If signing is intended to convey the judgment or consent of an automated mechanism or person concerning some information, then it is normally necessary to secure as exactly as practical the information that was presented to that mechanism or person. Note that this can be accomplished by literally signing what was presented, for example the screen images shown a user. However, this may result in data which it is difficult for subsequent software to manipulate. It can be effective instead to secure the full data along with whatever filters, style sheets, or the like were used to control the part of the information that was presented.

7.3 Check the Security Model

This standard specifies public key signatures and secret key keyed hash authentication codes. These have substantially different security models. Furthermore, it permits user specified additions which may have other models.

With public key signatures, any number of parties can hold the public key and verify signatures while only the parties with the secret key can create signatures. The number of holders of the secret key should be minimized and preferably be one. Confidence by verifiers in the public key they are using and its binding to the entity or capabilities represented by the corresponding secret key is an important issue, usually addressed by certificate or online authority systems.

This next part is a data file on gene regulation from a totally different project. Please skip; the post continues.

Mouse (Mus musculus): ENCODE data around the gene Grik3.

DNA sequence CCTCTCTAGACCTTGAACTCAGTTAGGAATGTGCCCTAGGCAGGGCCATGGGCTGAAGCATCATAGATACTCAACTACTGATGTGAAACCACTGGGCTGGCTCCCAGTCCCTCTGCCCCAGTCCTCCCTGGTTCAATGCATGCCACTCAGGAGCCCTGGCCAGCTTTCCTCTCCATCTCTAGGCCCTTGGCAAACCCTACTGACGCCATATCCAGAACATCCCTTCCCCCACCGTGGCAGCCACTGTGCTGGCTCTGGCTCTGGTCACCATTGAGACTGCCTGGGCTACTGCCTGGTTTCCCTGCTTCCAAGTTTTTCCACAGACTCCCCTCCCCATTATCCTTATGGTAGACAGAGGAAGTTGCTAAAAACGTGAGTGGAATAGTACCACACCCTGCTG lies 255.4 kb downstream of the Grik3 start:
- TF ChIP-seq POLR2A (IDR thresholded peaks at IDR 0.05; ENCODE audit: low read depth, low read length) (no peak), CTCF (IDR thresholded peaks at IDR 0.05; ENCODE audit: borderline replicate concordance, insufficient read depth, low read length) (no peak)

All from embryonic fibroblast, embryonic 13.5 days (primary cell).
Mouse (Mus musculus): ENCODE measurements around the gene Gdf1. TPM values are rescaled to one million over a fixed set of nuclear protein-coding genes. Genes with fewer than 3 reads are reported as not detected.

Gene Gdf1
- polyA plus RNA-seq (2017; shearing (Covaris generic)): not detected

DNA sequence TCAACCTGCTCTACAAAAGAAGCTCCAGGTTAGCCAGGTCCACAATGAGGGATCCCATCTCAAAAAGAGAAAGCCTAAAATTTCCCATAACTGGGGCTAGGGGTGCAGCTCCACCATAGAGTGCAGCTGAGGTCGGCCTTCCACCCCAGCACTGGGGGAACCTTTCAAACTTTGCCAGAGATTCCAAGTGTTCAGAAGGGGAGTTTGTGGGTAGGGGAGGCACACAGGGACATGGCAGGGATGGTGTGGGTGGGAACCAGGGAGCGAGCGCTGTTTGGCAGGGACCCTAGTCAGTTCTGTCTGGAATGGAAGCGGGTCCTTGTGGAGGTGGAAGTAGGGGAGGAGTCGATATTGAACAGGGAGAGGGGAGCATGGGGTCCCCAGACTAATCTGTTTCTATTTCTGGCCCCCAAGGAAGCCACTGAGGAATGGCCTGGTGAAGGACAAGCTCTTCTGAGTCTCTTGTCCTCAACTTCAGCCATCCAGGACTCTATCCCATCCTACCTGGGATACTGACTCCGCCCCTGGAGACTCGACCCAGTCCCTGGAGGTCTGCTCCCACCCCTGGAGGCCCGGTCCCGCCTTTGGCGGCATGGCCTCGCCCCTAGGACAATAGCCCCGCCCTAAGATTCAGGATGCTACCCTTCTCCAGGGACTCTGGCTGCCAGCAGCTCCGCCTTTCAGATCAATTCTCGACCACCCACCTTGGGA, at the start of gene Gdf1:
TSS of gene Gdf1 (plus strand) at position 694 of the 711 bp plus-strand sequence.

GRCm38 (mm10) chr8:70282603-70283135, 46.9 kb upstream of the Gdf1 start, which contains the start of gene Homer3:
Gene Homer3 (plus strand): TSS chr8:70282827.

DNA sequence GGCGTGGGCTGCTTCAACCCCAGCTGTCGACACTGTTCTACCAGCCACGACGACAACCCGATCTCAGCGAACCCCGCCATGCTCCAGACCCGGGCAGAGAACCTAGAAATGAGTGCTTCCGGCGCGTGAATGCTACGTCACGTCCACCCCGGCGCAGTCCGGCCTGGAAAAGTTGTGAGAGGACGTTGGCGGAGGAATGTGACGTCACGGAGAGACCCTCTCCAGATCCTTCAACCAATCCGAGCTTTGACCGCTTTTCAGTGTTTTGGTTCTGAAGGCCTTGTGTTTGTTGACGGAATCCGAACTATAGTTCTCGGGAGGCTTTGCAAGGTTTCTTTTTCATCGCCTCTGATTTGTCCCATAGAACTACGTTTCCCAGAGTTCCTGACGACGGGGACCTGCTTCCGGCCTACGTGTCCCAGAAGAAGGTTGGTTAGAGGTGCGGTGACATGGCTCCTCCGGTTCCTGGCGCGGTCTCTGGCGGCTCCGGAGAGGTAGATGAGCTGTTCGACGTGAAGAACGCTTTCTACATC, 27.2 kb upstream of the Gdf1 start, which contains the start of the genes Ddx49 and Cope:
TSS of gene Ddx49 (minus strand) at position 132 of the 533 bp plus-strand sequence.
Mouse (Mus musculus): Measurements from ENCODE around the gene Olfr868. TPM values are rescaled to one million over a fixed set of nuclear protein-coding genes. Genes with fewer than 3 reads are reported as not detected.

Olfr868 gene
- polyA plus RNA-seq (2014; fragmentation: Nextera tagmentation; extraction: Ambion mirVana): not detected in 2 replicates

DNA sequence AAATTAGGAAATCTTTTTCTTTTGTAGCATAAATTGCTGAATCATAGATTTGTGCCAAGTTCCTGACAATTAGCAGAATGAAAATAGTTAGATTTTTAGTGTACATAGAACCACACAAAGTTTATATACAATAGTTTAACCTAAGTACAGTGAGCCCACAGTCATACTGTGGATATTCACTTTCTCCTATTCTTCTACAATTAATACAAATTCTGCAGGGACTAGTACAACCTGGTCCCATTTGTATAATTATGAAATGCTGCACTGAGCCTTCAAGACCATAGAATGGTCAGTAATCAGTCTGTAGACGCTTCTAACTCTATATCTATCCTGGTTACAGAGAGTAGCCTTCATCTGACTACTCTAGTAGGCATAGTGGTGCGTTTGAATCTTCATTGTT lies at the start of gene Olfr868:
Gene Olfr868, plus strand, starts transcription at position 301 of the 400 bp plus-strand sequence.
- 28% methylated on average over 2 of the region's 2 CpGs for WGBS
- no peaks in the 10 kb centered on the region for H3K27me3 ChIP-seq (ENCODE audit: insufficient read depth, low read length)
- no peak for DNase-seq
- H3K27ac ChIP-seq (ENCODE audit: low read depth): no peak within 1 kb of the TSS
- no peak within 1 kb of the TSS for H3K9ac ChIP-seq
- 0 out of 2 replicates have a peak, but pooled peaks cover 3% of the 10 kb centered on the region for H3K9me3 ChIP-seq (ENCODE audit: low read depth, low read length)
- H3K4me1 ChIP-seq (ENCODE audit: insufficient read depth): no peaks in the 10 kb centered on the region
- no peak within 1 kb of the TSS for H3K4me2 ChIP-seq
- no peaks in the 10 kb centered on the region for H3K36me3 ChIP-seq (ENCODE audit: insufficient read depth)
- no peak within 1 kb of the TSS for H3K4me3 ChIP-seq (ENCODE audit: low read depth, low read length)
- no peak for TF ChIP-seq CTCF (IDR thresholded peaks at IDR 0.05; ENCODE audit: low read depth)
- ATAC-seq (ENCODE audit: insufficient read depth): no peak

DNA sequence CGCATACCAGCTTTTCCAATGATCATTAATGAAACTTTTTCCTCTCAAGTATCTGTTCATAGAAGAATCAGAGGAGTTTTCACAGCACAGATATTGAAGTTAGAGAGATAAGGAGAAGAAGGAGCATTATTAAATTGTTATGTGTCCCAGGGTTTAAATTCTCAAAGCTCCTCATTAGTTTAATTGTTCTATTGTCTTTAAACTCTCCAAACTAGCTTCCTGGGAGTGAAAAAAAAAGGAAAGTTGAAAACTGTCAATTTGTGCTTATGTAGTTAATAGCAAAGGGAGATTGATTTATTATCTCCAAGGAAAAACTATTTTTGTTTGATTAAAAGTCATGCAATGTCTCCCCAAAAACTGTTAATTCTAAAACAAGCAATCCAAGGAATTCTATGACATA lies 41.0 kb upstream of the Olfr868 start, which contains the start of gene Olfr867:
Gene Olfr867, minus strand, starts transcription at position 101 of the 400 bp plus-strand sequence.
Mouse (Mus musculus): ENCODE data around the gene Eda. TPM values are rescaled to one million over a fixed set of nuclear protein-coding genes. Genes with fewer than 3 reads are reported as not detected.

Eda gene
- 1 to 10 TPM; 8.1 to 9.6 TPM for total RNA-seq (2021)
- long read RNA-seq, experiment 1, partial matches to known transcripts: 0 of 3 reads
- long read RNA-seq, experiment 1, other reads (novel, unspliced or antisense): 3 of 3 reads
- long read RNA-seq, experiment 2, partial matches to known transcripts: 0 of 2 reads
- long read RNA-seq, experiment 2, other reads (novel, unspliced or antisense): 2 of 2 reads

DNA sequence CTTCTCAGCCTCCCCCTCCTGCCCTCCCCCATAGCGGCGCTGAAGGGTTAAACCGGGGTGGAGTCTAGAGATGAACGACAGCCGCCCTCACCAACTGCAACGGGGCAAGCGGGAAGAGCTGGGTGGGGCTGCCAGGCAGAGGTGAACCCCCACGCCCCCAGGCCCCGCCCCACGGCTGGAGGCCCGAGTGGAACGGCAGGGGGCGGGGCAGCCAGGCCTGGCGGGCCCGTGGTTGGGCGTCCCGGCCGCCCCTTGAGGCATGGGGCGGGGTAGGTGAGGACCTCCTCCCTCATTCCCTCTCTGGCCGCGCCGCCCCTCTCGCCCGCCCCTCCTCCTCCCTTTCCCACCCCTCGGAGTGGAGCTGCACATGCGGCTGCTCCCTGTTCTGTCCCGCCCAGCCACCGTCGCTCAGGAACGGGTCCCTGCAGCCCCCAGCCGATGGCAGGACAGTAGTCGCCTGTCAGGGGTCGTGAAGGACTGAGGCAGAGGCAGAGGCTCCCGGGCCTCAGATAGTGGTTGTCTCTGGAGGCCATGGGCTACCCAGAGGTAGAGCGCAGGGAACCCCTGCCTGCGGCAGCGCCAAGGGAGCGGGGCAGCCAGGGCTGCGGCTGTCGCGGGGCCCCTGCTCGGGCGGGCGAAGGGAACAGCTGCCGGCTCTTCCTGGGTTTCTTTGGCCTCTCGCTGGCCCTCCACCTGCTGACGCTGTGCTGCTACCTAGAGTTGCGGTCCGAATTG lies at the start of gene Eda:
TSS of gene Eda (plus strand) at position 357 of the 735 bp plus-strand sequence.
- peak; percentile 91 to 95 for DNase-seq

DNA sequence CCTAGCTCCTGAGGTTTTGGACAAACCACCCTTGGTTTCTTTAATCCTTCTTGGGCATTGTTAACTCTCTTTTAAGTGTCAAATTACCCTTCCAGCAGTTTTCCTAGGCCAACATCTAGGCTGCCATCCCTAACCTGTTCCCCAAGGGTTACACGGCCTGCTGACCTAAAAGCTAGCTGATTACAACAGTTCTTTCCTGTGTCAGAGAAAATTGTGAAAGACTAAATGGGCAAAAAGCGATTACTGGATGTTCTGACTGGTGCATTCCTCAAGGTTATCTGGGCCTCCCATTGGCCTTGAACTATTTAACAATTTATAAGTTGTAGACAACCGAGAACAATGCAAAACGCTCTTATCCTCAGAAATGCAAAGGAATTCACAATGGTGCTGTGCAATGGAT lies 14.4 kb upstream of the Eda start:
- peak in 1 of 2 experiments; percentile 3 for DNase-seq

Keyed hash authentication codes, based on secret keys, are typically much more efficient in terms of the computational effort required but have the characteristic that all verifiers need to have possession of the same key as the signer. Thus any verifier can forge signatures.

This standard permits user provided signature algorithms and keying information designators. Such user provided algorithms may have further different security models. For example, methods involving biometrics usually depend on a "key" which is a physical characteristic of the user and thus can not be changed the way public or secret keys can be and may have other security model differences.